She said, "He told me he wanted to drive down there and tie me up and make me pick which child he killed and make me watch while he killed them, because he wanted to hurt me as much I'd hurt him. He said, 'I think about these things eight times a day. What am I supposed to do with these thoughts?' And I told him that's why he needed to get into therapy."
Jessica Schaffhausen said she called the police and filed a report regarding the phone call.
July 10, 2012
On July 10, 2012, the day of the murders, Jessica Schaffhausen said Aaron Schaffhausen called her to say he was in the Twin Cities and that he wanted to see her and the kids. She said, "just the girls," which made him upset and say "forget it." He later called again and said he would see the girls, according to Jessica Schaffhausen's testimony.
She said they agreed that he could come see them at the house and take them somewhere as long as they were home by 8:30 or 9 p.m. She said she let him see the girls because "they really missed him and wanted to see him ... they loved him so much."
That afternoon, around 3:30 p.m., Jessica Schaffhausen said her ex-husband "called me and he told me that I could come home now because he had killed the kids. I started yelling at him that that wasn't funny and he couldn't say things like that."
He then hung up the phone and she immediately called police, according to her testimony. She remained on the phone with them until she got to River Falls.
"I just wanted somebody to get there because they could have still been alive, so somebody needed to get to the house," she said.
During her initial conversation with police, Jessica Schaffhausen testified that she had described Aaron Schaffhausen has "psychotic...truly irrational...crazy." She also told police that she thought her ex-husband killed the kids to hurt her.
When questioned about those phrases, Jessica Schaffhausen said she didn't mean it as a mental diagnosis but rather in a "slang way."
Treatment for Depression
In her testimony, Jessica Schaffhausen said Aaron Schaffhausen had been taking Celexa, which is used to treat depression, at one point. She didn't know when he stopped taking it.
She said during the trial that she met Aaron Schaffhausen in a coffee shop and he was flunking school at the time. She said he was a happy person "at times" and that his personality never drastically changed.
She also said her husband dropped out of school, and his excuse was "he was feeling anxious about it and depressed, and I told him that he needed to get help, that he couldn't keep going on like this."
She said she tried to get him into counseling two different times over 12 years; he went twice. A doctor diagnosed him as depressed and prescribed medication. Before he started taking the medications she described him as "catatonically depressed" but said he started getting a little better in May-June 2011.
Jessica Schaffhausen told police that Aaron Schaffhausen had "no empathy" and "it was always very hard for him to think about how other people feel."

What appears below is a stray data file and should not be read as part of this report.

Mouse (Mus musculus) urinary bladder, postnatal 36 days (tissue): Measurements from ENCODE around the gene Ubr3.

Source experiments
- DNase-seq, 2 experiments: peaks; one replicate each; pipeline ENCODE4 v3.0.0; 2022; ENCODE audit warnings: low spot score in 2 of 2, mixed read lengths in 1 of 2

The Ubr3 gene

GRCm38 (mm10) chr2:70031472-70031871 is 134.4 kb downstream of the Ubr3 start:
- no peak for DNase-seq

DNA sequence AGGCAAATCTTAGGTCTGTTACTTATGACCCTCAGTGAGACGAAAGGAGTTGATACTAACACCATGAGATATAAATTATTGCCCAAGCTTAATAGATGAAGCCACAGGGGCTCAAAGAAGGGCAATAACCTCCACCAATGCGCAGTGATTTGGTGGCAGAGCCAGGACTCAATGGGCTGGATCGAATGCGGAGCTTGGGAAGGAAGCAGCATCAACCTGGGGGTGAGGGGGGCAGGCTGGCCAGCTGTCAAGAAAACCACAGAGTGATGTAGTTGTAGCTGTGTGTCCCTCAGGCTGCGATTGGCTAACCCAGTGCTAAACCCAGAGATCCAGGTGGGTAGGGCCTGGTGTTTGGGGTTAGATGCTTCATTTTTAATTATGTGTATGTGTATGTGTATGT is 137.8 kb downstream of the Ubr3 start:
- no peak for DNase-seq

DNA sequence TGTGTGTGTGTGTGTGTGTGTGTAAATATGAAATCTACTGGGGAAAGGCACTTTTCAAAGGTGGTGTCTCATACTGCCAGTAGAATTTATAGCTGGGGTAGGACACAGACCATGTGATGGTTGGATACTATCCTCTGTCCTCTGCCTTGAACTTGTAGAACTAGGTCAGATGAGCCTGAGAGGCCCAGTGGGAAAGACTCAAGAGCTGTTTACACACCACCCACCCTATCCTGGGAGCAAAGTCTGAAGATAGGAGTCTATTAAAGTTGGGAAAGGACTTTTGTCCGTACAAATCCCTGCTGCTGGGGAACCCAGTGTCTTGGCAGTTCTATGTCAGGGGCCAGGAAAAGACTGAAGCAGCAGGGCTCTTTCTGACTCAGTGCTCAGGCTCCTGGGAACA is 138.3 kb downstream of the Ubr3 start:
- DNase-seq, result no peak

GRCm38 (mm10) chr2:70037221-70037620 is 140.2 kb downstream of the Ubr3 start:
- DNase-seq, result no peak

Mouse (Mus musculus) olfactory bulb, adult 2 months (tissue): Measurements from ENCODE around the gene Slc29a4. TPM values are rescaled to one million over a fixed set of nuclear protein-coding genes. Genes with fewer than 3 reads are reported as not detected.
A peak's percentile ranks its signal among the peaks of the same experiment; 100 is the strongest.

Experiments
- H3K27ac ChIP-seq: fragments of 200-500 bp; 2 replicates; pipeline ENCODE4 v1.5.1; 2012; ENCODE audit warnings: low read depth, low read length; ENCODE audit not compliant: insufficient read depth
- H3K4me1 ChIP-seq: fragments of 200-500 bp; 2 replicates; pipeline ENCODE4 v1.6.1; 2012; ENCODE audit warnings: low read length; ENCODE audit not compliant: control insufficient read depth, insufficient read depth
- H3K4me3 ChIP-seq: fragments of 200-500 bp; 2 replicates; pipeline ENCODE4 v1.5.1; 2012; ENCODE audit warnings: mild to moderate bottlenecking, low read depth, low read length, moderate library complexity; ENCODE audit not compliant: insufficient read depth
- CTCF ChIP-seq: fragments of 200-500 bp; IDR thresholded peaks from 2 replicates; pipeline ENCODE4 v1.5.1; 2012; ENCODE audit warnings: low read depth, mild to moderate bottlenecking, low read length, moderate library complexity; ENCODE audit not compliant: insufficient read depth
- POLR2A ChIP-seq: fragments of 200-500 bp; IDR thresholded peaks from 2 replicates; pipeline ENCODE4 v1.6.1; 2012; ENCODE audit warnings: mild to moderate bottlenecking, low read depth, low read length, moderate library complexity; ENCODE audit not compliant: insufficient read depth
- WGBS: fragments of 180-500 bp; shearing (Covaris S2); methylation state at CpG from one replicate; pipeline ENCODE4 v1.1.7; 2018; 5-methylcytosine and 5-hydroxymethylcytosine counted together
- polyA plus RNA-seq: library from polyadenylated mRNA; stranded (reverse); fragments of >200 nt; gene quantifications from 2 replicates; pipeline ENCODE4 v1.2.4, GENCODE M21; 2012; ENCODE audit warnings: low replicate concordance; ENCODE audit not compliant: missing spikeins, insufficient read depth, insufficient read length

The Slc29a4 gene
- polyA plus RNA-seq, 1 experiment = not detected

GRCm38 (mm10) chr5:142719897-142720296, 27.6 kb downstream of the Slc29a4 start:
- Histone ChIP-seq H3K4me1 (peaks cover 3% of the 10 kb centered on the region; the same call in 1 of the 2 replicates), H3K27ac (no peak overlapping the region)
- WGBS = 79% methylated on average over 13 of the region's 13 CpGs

Aaron Schaffhausen Police Interview
Wednesday, jurors reviewed a three-hour taped police interview conducted with Aaron Schaffhausen the day he allegedly killed his three daughters.
He can be seen crying in the video as he's being advised of his rights. Officers continued to question him for several minutes to make sure he understood his rights, but he remained silent.
As the video hit the two hour mark, Aaron Schaffhausen was still sitting in silence. In the final hour of the video, he broke down crying as an investigator asked him about tucking the girls into their beds.
He shook his head and said "no" when investigators asked, "Should police be looking for someone else?" He then told investigators that the handcuffs were too tight.
As questioning continued Aaron Schaffhausen told the investigator, "I don't know what I want; I don't know what I need. I want my girls back; I want a lot of things. Can you give them to me? Then quit offering the world like you have the keys." He later said, "I need help."
Initial 911 Call
On Tuesday jurors listened to a 40-minute 911 call made by Jessica Schaffhausen. The 911 call was played during the first day of witness testimony.
“I need somebody to go to (my house)," said Jessica Schaffhausen, the girls' mother, in the 911 call. "My husband just called me and told me he killed my kids.”
Aaron Schaffhausen was with his daughters, 11-year-old Amara, 8-year-old Sophie, and 5-year-old Cecilia that day in their River Falls home.
During testimony, the River Falls police dispatcher described Jessica Schaffhausen as "very upset" and "hyperventilating." The dispatcher, Ailene Splittgerber, stayed on the phone with her as she drove from the Twin Cities to River Falls after her ex-husband's call.
Hear the complete 911 call here.
Other testimony Tuesday included the children's babysitter, who last saw Aaron Schaffhausen with his daughters minutes before their killings.
A paramedic first on the scene and a police investigator also testified.
If Aaron Schaffhausen is found sane, he could go to prison for life. If the jury finds he was not responsible, he could be committed to a psychiatric institution and possibly be released at some point.
To read the criminal complaint, click here. WARNING: Graphic content
Stay with KSTP.com for updates on this developing story.